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Wayne Conservation District

Posted on: September 6, 2018

Wayne Judge Grants Injunction at Hankins Pond Dam

A upstream view of the outlet structure at Hankins Pond Dam.

UPDATE: 

The Wayne County Commissioners announced today that Senior Judge Raymond Hamill has issued a Preliminary Injunction to at least temporarily halt the proposed partial demolition of the Hankins Pond Dam, in Mount Pleasant Township, by the PA Fish & Boat Commission (PFBC). The Commissioners had been informed that partial demolition could begin as early as this Monday, Sept. 10.

The motion cites not only the historical significance of the hand-built dam but also notes that the structure has withstood historic storms like those in 1949 and 1955 as well as remnants of hurricanes in 1972, 2004, 2011 and 2012. "The dam did not breach either when full or after it was drained," according to the motion. 

Also, the motion states that the site contains "catch basins" and "sediment basins," which have been used by local fire departments to supply water to their tankers. Should the project proceed as planned, these basins would be eliminated. 

It further suggests that the demolition will remove the historical and architectural significance of the structure, and states that the PA Fish & Boat Commission has not performed any studies indicating the dam's structure is in danger in its present condition or to assess any archeological features at the site. It asks the court to require that the PFBC perform aforementioned studies before any disturbance takes place.

As a result of Senior Judge Hamill’s ruling, no further action can be undertaken to remove any part of the dam, pending a hearing set for Sept. 19.

The County Commissioners remain committed to the goal of preservation of the historic Hankins Pond Dam while protecting residents and property lying downstream.

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HONESDALE – After months of conversations and the gathering of more than 1,000 signatures, the Wayne County Commissioners have learned that the PA Fish & Boat Commission plans to move ahead with plans to demolish a swath of the Hankins Pond Dam beginning on Monday, Sept. 10.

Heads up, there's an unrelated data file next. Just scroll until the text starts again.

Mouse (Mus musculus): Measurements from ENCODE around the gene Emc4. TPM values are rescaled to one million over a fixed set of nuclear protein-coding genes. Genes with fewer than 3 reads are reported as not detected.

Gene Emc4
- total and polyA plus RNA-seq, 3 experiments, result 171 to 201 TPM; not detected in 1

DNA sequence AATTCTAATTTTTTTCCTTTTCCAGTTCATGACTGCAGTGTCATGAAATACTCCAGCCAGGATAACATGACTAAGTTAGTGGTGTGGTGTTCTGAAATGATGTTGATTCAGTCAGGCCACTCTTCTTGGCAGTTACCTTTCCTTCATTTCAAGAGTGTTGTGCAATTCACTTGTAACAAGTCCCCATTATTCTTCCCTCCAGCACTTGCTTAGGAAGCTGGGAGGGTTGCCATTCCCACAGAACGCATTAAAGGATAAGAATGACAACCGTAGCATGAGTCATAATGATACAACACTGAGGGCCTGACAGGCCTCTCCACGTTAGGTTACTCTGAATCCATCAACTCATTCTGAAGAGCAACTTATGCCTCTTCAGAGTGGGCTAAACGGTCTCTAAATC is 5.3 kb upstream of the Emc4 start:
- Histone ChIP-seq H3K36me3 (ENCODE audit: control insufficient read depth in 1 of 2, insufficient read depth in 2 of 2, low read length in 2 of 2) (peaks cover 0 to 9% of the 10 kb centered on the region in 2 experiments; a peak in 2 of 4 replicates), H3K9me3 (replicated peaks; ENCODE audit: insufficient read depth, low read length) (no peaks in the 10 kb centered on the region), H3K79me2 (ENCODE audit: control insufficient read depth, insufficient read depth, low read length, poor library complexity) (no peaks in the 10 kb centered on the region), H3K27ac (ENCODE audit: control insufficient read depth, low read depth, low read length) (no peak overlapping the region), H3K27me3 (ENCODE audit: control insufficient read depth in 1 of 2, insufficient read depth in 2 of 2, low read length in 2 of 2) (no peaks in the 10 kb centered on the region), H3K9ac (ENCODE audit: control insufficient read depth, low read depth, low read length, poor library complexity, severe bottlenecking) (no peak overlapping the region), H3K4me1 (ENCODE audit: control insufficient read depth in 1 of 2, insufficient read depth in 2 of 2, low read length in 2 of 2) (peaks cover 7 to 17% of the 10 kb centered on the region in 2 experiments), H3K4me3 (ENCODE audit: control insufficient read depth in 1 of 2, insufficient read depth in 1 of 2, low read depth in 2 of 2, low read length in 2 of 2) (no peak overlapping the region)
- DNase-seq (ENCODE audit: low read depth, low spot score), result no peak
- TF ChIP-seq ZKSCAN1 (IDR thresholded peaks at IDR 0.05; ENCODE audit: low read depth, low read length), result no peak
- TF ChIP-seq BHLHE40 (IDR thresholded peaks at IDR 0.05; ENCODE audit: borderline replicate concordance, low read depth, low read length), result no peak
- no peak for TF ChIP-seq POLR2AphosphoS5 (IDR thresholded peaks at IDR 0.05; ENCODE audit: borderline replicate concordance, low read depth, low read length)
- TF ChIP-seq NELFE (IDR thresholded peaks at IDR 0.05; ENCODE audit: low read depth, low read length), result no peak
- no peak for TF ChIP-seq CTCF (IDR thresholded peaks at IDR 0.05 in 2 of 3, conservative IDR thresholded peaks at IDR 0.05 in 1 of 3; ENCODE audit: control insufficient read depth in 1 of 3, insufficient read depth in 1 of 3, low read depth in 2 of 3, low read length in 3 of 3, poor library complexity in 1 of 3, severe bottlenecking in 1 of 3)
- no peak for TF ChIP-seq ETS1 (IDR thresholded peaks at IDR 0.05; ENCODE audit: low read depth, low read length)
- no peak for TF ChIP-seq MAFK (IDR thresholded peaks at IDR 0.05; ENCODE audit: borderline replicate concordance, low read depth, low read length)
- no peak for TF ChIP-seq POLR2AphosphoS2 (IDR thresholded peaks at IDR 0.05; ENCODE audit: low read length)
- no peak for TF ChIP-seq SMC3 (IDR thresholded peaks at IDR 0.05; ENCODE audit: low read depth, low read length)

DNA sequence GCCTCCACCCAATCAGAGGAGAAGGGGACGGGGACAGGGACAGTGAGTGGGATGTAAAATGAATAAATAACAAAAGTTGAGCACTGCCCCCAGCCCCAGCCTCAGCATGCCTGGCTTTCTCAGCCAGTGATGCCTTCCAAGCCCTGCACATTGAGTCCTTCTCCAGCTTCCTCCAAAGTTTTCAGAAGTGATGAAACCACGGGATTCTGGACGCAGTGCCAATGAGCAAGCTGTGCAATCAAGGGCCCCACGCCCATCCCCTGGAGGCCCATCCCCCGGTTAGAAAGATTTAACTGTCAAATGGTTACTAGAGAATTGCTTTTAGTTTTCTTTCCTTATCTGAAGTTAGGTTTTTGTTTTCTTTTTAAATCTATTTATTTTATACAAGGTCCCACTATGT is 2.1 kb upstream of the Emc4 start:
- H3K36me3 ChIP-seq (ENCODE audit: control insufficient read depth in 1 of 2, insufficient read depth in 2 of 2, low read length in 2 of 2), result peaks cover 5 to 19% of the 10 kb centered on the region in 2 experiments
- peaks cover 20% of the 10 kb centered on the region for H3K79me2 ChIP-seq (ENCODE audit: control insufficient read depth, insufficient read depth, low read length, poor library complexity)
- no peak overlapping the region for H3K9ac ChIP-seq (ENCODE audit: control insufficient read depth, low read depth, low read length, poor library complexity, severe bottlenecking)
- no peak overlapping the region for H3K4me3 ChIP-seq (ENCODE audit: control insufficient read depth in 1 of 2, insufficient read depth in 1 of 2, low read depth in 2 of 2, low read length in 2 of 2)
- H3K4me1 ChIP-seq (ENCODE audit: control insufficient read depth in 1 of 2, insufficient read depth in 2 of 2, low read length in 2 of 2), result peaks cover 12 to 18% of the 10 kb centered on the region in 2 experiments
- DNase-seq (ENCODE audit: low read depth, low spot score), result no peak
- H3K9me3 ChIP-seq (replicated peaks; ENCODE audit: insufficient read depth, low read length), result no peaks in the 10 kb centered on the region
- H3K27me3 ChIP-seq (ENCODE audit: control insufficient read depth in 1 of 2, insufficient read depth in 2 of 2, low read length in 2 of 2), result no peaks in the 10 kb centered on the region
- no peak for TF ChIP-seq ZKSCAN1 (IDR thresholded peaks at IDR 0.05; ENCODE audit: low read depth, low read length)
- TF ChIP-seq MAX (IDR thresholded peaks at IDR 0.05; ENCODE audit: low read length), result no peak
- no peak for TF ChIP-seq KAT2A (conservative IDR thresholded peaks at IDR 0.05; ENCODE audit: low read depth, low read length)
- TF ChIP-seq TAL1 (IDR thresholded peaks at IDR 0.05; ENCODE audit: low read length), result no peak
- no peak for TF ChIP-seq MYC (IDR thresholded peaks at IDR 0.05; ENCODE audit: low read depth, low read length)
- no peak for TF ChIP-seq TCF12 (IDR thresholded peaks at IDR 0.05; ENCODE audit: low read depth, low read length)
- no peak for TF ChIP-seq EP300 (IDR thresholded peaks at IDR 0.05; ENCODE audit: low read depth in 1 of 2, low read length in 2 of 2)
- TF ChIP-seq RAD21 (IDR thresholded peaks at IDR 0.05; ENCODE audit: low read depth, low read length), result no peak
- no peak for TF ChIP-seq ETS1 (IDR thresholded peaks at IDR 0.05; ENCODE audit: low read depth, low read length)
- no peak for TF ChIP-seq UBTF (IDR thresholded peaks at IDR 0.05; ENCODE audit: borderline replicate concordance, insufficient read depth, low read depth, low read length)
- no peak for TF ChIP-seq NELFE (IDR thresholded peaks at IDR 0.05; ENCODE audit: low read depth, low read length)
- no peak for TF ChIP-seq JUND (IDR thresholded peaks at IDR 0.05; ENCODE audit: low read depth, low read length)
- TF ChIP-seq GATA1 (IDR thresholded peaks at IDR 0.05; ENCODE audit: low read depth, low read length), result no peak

Commissioner Wendell Kay said the county has been unable to reach an agreement with PFBC and the Department of Environmental Protection to find an alternative to the plan to knock down 150 feet of the hand-built dam along Route 670 in Mount Pleasant Township.  

The dam was originally breached in 2013, but DEP still considers it a high hazard dam because of the potential for storm water to build up behind the rest of the structure and possibly endanger life and property downstream should it fail.

At their meeting Thursday, the commissioners authorized Solicitor Lee Krause to seek injunctive relief from the Wayne County Court of Common Pleas, which, if granted, would at least delay the start of the demolition work until a full-blown hearing can be held.

Commissioner Chairman Brian Smith said the county has offered to take over the pond, the dam and the adjoining 120-plus acres, if they would be allowed to find an alternative to the breach. He said they have been told in conversations with the DEP and Fish Commission, that it would take a year to transfer the property, and that the breach would take place anyway. The county would then be allowed to repair it after the fact.

Smith said he is always reluctant to go to litigation, but feels it is necessary to preserve this exceptional and prominent relic of the county’s canal heritage.

Solicitor Krause said injunctions are extraordinary legal remedies, and the county must move quickly if they are going to delay the start of the project by Monday. He noted that the last minute nature of the request stems from the county’s continuing efforts to negotiate an acceptable alternative.

The motion is expected to be filed on Friday morning with a ruling short thereafter.

CUTLINES:

This photograph of the Hankins Pond Dam outlet structure shows the original 2013 breach in the dam to drain the 90-acre pond where the PA Fish & Boat Commission once propagated trout for the state stocking program. Originally, the dam was built by hand in the 1830s to create a reservoir to feed water into the Delaware & Hudson Canal during the dry season. Plans call for 75 feet of the stonework on either side of the existing breach to be demolished.

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